Sunday, 26 October 2014

Faith No More Angel Dust Japan

Faith No More Angel Dust

Get It At Discogs
Mike Patton consistently stated that the stories he told on Angel Dust had little or nothing to do with him. In some ways that might be relieving (picturing Patton as the suave mastermind dealer in “Crack Hitler,” for one, is extremely unnerving to say the least), but instead of detracting from the personal feel of the record, Angel Dust instead gains a new sense of life. I always liked imagining Patton pulled up in his Honda at a diner in the middle of San Francisco, watching people run by in their everyday lives as he plotted the ideas for such narratives as “RV” and “Everything’s Ruined.” He may not sing the praises of giving men head in his normal life (check “Be Aggressive”), but when he takes the microphone his masterful storytelling takes front seat and for three minutes and forty-one seconds you’re pretty damn sure that Patton is homosexual. In less graphic terms, Faith No More’s frontman is a masterful storyteller, and each song on Angel Dust unwinds like a chapter, each as enthralling as the next. But putting it that way makes it sound all too neat. After the captivating (if slightly familiar) funk-metal attack of pseudo-debut The Real Thing, a story so reiterated that it’s become trite some eighteen years later began to unfurl. Patton’s avant-garde influences and distaste for mainstream success began to creep into Faith No More’s sound, and the results were at the very least surprising and at their most fully developed, brilliant. Chaos is often preferred to routine as numbers like the death metal-esque “Jizzlobber” prove. The melodies are viciously two-sided, often ranging from the tranquil and inviting to the harsh and brutal, sometimes in the course of a single song. Perhaps the bridge of “Malpractice” represents this most efficiently, as the song’s death march turmoil suddenly gives way to soft crooning and twinkling bells. Or maybe the disparity is best displayed when the aforementioned fierceness of “Jizzlobber” dissolves into a peaceful cover of the theme from Midnight Cowboy. In truth, keyboardist Roddy Bottum’s explanation of the album’s title puts it best--- “it's a really beautiful name for a really hideous drug and that should make people think.” In simpler terms, “balancing the beautiful with the sick.” If the dynamic shifts are the backbone of the album, Patton’s previously mentioned roleplaying is the heart and soul. Through somewhat nonsensical and vague lyricism, he successfully portrays his characters in ways that are both amusing (the super-serious delivery on “Kindergarten” is a highlight) and disturbing (“Malpractice” is nightmare-inducingly evil). His range is his most widely praised asset, but the sheer variety in his vocal delivery is astounding. From tribal chanting to screeching, Patton’s tortured and gritty performance throughout the course of the record is truly nothing short of phenomenal. The rest of the band is impressively up to par as well--- the rhythm section combo of Billy Gould and Mike Bordin are both at the top of their game on Angel Dust, sparking the record with their mastery of a flurry of genres. Gould is at his best providing the funk, most notably the opening bassline to “Land of Sunshine” in which Patton, in perfect tongue-in-cheek form, welcomes the listener to the record as he chastises an invisible figure with every maniacal laugh. Bordin completes the duo impressively, his shining moment the classic opening seconds of single “Midlife Crisis.” Bottum plays a more mysterious (if not most crucial) role in the quintet, as his shimmering chords and intros often add a haunting dimension to the band’s sound. To say it’s the simplest things that make Angel Dust what it is would be tremendously misleading. It’s the sheer amount of ground Faith No More covers on the album--- from genre to lyrical content to style to dynamics--- and the quality of every such path the band takes. Never once in Patton’s arsenal of tricks is his delivery forced, and never once does the band cease to be tasteful. As ugly as it is beautiful and as twisted as it is captivating, only one aspect of the record can be put simply--- few albums provide a listening experience as unique and enthralling as Angel Dust.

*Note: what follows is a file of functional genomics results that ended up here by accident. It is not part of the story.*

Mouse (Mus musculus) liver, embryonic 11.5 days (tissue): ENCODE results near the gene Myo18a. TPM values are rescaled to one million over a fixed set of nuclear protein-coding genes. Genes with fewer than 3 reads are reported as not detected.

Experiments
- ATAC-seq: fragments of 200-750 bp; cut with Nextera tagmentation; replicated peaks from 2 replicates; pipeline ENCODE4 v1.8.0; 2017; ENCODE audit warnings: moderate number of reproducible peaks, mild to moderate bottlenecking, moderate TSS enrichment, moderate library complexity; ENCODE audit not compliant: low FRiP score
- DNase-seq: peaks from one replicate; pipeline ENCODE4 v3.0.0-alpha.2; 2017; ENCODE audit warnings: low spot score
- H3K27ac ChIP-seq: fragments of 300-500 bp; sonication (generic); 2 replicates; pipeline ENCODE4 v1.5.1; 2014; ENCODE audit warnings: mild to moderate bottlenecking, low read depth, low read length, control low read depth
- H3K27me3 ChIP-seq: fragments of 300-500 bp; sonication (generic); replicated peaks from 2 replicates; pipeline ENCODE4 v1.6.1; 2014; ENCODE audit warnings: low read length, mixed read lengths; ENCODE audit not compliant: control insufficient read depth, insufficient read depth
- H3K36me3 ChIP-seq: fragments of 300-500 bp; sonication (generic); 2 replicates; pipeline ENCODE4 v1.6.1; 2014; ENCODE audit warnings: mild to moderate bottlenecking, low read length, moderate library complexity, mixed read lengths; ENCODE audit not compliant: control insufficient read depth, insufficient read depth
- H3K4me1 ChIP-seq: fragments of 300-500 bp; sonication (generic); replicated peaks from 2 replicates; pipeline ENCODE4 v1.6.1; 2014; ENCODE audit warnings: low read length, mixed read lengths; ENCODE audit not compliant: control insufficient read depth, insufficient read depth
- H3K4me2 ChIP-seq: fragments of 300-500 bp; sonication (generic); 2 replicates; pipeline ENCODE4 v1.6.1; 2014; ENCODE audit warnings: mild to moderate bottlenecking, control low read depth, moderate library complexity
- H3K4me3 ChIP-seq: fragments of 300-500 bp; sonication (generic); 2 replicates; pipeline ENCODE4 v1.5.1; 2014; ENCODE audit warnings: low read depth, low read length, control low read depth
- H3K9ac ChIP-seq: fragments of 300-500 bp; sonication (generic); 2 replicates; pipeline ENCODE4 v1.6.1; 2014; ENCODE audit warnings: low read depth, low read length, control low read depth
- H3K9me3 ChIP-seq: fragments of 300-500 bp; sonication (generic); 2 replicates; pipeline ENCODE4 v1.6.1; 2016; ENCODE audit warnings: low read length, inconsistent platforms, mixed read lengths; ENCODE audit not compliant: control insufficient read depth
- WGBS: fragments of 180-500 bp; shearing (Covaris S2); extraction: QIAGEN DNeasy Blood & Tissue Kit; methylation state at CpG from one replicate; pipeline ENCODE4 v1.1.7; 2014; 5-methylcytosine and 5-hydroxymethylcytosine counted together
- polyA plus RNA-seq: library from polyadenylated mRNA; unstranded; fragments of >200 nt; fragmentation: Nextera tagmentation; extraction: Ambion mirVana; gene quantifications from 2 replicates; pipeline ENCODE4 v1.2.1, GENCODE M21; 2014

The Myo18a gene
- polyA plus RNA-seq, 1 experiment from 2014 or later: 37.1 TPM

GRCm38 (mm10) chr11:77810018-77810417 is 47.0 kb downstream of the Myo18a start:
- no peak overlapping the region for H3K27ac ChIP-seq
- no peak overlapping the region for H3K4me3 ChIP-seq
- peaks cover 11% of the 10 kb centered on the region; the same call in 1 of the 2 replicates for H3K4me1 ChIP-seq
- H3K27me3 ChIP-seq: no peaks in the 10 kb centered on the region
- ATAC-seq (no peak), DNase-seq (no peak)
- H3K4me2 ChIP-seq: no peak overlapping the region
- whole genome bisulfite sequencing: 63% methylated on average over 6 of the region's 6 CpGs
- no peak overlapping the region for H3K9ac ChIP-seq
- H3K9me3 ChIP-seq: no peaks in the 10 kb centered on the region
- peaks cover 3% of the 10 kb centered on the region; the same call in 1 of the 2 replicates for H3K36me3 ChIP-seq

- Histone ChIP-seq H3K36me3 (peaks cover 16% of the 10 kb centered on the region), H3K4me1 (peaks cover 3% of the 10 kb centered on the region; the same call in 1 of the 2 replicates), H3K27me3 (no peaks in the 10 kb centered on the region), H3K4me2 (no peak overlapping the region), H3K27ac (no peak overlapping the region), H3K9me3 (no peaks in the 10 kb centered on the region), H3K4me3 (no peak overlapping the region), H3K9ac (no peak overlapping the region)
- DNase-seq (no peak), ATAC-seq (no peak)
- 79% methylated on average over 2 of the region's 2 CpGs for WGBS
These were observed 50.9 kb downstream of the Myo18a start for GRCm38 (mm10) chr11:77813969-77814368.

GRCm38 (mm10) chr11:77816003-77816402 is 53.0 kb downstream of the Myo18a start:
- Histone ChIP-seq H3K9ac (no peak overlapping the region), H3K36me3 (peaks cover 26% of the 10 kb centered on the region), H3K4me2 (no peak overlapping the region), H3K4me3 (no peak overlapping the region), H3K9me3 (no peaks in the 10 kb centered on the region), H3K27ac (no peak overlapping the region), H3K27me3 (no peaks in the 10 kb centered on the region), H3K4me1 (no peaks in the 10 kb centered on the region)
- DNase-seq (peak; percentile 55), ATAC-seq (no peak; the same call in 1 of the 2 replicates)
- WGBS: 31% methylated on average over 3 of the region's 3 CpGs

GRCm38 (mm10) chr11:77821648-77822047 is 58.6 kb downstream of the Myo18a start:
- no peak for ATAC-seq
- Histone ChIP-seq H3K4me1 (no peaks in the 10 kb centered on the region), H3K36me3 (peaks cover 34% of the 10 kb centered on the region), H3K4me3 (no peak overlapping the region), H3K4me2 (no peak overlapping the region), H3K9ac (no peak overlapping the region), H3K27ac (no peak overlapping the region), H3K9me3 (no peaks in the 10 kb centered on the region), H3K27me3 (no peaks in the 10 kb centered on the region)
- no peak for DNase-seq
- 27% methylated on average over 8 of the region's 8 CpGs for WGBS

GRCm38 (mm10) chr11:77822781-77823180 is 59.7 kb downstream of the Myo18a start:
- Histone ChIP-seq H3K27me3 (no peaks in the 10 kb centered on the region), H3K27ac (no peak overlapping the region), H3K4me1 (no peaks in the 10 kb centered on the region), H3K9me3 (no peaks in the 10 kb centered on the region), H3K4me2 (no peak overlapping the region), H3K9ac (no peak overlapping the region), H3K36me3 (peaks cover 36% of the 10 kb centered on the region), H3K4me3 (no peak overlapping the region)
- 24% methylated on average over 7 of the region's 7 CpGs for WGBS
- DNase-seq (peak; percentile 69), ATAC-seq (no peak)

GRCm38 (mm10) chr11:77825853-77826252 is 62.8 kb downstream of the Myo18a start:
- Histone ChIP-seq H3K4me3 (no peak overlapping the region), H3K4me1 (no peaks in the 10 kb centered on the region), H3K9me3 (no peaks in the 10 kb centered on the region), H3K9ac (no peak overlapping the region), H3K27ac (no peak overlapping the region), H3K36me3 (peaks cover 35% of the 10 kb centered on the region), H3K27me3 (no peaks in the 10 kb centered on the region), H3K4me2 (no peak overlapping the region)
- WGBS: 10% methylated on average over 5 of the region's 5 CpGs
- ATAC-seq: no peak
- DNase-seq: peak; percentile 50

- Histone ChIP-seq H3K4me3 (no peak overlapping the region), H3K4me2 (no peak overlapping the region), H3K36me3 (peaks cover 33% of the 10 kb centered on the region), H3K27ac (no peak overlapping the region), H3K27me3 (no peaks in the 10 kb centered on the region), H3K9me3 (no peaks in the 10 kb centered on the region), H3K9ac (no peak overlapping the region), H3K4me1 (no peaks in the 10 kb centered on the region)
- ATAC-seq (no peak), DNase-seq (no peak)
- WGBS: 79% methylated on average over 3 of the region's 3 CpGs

1 comment:

Anonymous said...

"Be Aggressive" was written by Roddy Bottum, who is gay.

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